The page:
Wednesday, January 22, 2014

Technology Advances In The Clinic and Cost Savings

Eric Topol is on a mission to get health care out of the mess it’s in.

Topol is known for his sounding the  alarm about Vioxx a drug which was very popular but carried with it significant risk.

He’d had a busy morning seeing patients and, by about noon, was claiming to have already saved the medical system thousands of dollars using his iPhone and a pocket-sized ultrasound machine. Then he pointed to the stethoscope in his pocket and said he hasn’t used it in three years. “I should just throw it out,” he said. “This is basically a worthless icon of medicine.”.

This profound statment spoken by a cardiologist articulates what most physician's may already have concluded.  Topol is perhaps the most prominent advocate in the U.S. of how digital technology can lead to less expensive health care, and he invited me to see the savings in action. As we lope toward the exam room, Topol, slightly hunched and repeatedly turning to deal with questions flying at him from his staff, seems a little rattled by the commotion and barrage of demands, but a calm sets in the moment he enters the exam room. He folds his arms across his chest as a young colleague updates him on the patient’s history. Topol introduces himself to the 85-year-old man, who has been tiring easily as of late, and then the doctor immediately pulls out his iPhone.





Topol, who since 2007 has aggressively promoted digitizing medicine, does not check his e-mail, Google a fact, or call a pharmacy. Rather he slips what looks like a protective case onto the phone. The outside of the case has two oval, metal pads that are electrodes, and Topol asks his patient to place his thumbs on them.

“He’s bradyacardic without any good reason to be bradyacardic,” Topol says to his colleague, Hashim Khan, watching as a graph of blips rollercoasters across his phone’s screen. He looks at me. “We save $100 for every one of these we do.”  
The add-on to the iPhone is a $199 version of a hospital-grade electrocardiogram machine that sells for much more. By getting the reading of the heart rhythm himself, Topol says, he’s saved the patient from going to a special station with a trained technician who will spend 15 minutes hooking up wires.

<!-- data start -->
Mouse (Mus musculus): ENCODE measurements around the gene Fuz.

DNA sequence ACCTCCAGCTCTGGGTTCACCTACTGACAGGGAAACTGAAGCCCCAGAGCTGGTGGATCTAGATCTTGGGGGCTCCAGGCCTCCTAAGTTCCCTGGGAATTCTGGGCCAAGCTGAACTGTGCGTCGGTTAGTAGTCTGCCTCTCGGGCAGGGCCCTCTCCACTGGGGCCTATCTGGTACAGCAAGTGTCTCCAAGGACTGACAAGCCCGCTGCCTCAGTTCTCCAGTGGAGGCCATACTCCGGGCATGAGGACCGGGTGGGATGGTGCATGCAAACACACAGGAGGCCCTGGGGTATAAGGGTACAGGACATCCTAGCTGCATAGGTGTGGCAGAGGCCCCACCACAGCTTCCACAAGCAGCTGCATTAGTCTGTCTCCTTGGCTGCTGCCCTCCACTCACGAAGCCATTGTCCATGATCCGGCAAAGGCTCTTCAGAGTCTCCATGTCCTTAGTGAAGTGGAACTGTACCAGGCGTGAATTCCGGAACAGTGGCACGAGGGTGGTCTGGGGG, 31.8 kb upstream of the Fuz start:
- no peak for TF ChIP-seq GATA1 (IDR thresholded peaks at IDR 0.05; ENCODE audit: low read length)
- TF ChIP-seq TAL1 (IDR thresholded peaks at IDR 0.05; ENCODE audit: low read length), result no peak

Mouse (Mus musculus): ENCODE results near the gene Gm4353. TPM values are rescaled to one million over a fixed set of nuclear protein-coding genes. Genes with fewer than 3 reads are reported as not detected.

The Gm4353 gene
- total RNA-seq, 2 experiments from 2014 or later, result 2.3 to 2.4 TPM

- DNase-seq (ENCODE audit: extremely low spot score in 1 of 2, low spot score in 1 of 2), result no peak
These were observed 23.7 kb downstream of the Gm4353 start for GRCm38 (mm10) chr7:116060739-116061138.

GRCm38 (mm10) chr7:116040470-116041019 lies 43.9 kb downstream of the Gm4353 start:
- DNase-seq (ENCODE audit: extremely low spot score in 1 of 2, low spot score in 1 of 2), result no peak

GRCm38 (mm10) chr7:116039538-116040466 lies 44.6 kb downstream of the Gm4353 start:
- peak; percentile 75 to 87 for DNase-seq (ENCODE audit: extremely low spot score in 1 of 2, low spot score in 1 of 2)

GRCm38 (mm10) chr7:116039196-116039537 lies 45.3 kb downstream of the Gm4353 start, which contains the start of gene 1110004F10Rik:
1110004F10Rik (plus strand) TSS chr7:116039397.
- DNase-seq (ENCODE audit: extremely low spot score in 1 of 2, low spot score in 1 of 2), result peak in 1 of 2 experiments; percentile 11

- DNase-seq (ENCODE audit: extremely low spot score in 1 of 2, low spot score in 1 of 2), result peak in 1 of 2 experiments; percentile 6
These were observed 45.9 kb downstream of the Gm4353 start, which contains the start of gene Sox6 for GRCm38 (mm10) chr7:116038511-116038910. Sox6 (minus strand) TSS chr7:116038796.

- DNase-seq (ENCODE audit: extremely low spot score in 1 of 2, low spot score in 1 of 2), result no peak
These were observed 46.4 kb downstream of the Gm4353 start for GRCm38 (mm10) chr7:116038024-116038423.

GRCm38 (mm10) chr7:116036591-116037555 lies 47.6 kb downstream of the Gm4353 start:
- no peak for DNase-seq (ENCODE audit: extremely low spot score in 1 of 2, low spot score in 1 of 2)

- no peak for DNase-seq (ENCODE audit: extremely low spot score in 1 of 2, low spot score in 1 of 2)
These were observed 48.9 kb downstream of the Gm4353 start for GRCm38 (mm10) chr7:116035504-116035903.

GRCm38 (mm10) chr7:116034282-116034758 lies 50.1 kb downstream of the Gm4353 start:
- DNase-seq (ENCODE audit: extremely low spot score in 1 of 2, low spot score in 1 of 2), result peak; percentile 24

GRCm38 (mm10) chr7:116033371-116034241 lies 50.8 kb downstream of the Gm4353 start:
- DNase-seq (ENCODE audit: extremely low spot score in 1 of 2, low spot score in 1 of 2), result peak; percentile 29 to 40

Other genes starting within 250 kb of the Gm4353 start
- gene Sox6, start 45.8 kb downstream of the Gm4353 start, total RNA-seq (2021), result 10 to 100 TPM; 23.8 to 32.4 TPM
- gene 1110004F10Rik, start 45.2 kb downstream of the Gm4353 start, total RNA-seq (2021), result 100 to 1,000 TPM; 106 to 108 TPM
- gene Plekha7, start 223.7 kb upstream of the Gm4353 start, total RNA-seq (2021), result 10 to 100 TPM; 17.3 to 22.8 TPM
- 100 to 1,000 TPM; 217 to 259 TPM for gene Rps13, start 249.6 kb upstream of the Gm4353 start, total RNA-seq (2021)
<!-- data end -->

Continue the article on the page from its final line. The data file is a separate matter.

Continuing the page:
The old ways of ultrasound:

Moments later, Khan pulls out a Vscan, an ultrasound device made by GE Healthcare that resembles a large flip phone. With Topol looking on, Khan squirts gel on the man’s chest and then scans his heart’s chambers with a wand attached to the device. “His function looks actually not so bad,” says Topol, adding that most doctors charge $600 to perform an ultrasound using a $350,000 machine. But Topol bills nothing when it’s done as part of a routine physical exam like this. “There are 125 million ultrasound studies done in the United States each year,” says Topol, shaking his head. He says “probably 80 percent” of those could be done with the Vscan at no extra charge.

Topol promotes the use of wireless technology for diagnostics. The savings will be enormous, not just in the capital required for instruments, but the efficiency and utilization of small handheld devices in the clinic, devices that can be carried in the doctor's pocket (or bag). Included in his 'deck of cards' are things like  another of Topol’s projects, a collaboration with Caltech, aims to put a wireless sensor into an artery. The sensor would be about a third of the size of a grain of sand, and will stay put and potentially detect an imminent heart attack. If it works better, it could prevent heart attacks—an outcome that Topol says doesn’t require a cost-effectiveness study, ZioPatch, a Band-Aid sized heart monitor that people wear for up to two weeks, can more readily detect heart arrhythmias than the clunky Holter monitor used for 50 years. Consider sleep labs. Topol says smartphone add-ons that measure oxygen use and pulses can diagnose sleep apnea without requiring someone to spend a night in a sleep lab, which costs thousands of dollars. “Talk about putting them out of business,” says Topol. “We can do a screening test which is basically free through a smart phone.”
Another of Topol’s projects, a collaboration with Caltech, aims to put a wireless sensor into an artery. The sensor would be about a third of the size of a grain of sand, and will stay put and potentially detect an imminent heart attack.

It is a 'brave new world" and these devices are only the beginning. Continuing miniaturization of processors, and new developments in materials,nanotechnology, chemistry and physics will drive innovation.  

These events will radicalize medical education.



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